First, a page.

Hydrodynamic cavitation: a bottom-up approach to liquid aeration
Raut, J.S. ; Stoyanov, S.D. ; Duggal, C. ; Pelan, E.G. ; Arnaudov, L.N. ; Naik, V.M. - \ 2012
Soft Matter 8 (2012)17. - ISSN 1744-683X - p. 4562 - 4566.
converging-diverging nozzle - saccharomyces-cerevisiae - trichoderma-reesei - flows
We report the use of hydrodynamic cavitation as a novel, bottom-up method for continuous creation of foams comprising of air microbubbles in aqueous systems containing surface active ingredients, like proteins or particles. The hydrodynamic cavitation was created using a converging-diverging nozzle. The air bubble size obtained using this technique was found to be significantly smaller than that achieved using conventional mechanical entrapment of air via shearing or shaking routes, which are in essence top-down approaches. In addition, the technique provided the possibility of forming non-spherical bubbles due to the high elongational stresses experienced by the bubbles as they flow through the nozzle throat. We show that surface active agents with a high surface elasticity modulus can be used to stabilize the nascent air bubbles and keep their elongated shapes for prolonged periods of time. This combination of the cavitation process with appropriate surface active agents offers an opportunity for creating bubbles smaller than 10 microns, which can provide unique benefits in various applications.
Interfacial layers from the protein HFBII hydrophobin: Dynamic surface tension, dilatational elasticity and relaxation times
Alexandrov, N.A. ; Marinova, K.G. ; Gurkov, T.D. ; Danov, K.D. ; Kralchevsky, P.A. ; Stoyanov, S.D. ; Blijdenstein, T.B.J. ; Arnaudov, L.N. ; Pelan, E.G. ; Lips, A. - \ 2012
Journal of Colloid and Interface Science 376 (2012). - ISSN 0021-9797 - p. 296 - 306.
class-ii hydrophobins - air-water-interface - trichoderma-reesei - structural-analysis - crystal-structures - curved interfaces - latex-particles - beta-casein - adsorption - rheology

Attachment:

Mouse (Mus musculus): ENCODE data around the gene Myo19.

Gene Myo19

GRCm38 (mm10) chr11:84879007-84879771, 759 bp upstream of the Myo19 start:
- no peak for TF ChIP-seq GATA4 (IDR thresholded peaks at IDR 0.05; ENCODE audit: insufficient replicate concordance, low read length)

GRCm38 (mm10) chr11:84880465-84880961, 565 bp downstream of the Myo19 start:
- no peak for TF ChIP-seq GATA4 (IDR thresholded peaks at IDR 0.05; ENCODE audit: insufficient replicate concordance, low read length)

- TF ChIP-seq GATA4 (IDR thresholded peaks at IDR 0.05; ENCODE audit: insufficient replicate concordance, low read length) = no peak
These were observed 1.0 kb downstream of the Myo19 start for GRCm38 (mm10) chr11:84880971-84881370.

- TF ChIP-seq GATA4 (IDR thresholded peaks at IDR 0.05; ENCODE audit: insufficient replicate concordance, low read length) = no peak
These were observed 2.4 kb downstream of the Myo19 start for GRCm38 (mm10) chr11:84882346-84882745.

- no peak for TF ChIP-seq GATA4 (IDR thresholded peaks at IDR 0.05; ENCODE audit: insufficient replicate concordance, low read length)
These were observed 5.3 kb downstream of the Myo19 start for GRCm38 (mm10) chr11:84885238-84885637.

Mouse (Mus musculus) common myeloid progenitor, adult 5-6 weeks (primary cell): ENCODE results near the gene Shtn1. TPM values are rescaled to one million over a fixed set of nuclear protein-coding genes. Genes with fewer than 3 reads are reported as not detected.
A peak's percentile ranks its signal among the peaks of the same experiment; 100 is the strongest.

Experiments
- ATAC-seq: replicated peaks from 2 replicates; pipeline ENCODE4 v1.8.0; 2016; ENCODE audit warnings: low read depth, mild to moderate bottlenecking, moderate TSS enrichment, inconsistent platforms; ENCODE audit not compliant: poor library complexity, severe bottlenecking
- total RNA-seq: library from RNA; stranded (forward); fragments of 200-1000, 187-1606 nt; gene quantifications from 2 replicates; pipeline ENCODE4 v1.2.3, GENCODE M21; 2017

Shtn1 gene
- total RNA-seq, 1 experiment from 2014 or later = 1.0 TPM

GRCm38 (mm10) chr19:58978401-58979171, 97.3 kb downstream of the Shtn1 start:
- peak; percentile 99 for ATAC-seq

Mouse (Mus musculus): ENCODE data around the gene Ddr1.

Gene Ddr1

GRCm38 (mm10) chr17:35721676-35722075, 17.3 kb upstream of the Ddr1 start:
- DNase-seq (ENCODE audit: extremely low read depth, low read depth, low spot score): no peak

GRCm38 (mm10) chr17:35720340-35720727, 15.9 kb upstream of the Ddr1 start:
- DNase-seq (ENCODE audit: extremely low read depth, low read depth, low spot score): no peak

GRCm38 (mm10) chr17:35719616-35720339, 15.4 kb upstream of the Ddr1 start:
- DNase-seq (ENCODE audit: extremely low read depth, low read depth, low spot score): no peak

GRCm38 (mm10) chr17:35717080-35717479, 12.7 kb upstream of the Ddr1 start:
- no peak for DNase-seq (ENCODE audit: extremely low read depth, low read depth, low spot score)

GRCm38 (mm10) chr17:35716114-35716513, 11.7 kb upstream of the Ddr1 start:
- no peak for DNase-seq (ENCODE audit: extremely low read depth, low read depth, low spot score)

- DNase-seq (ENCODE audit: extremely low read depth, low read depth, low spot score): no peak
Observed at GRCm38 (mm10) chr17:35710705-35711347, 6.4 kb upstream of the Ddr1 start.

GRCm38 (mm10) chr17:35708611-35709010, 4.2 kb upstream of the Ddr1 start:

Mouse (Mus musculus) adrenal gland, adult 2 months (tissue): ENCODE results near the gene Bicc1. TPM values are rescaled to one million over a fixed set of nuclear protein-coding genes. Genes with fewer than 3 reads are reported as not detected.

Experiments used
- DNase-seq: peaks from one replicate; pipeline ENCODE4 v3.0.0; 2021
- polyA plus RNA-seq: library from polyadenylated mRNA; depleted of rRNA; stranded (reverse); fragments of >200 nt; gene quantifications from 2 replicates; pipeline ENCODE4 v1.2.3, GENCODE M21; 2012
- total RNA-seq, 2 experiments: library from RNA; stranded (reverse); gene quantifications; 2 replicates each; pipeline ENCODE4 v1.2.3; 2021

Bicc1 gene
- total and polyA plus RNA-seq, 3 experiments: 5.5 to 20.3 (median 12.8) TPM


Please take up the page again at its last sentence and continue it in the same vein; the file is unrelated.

The pendant-drop method (with drop-shape analysis) and Langmuir trough are applied to investigate the characteristic relaxation times and elasticity of interfacial layers from the protein HFBII hydrophobin. Such layers undergo a transition from fluid to elastic solid films. The transition is detected as an increase in the error of the fit of the pendant-drop profile by means of the Laplace equation of capillarity. The relaxation of surface tension after interfacial expansion follows an exponential-decay law, which indicates adsorption kinetics under barrier control. The experimental data for the relaxation time suggest that the adsorption rate is determined by the balance of two opposing factors: (i) the barrier to detachment of protein molecules from bulk aggregates and (ii) the attraction of the detached molecules by the adsorption layer due to the hydrophobic surface force. The hydrophobic attraction can explain why a greater surface coverage leads to a faster adsorption. The relaxation of surface tension after interfacial compression follows a different, square-root law. Such behavior can be attributed to surface diffusion of adsorbed protein molecules that are condensing at the periphery of interfacial protein aggregates. The surface dilatational elasticity, E, is determined in experiments on quick expansion or compression of the interfacial protein layers. At lower surface pressures (
Polymer compatibility in two dimensions. Modeling of phase behavior of mixed polymethacrylate Langmuir films
Bernardini, C. ; Cohen Stuart, M.A. ; Stoyanov, S.D. ; Arnaudov, L.N. ; Leermakers, F.A.M. - \ 2012
Langmuir 28 (2012)13. - ISSN 0743-7463 - p. 5614 - 5621.
field optical microscopy - interacting chain molecules - block-copolymer - statistical-theory - hybrid lipids - separation - monolayer - surface - adsorption - size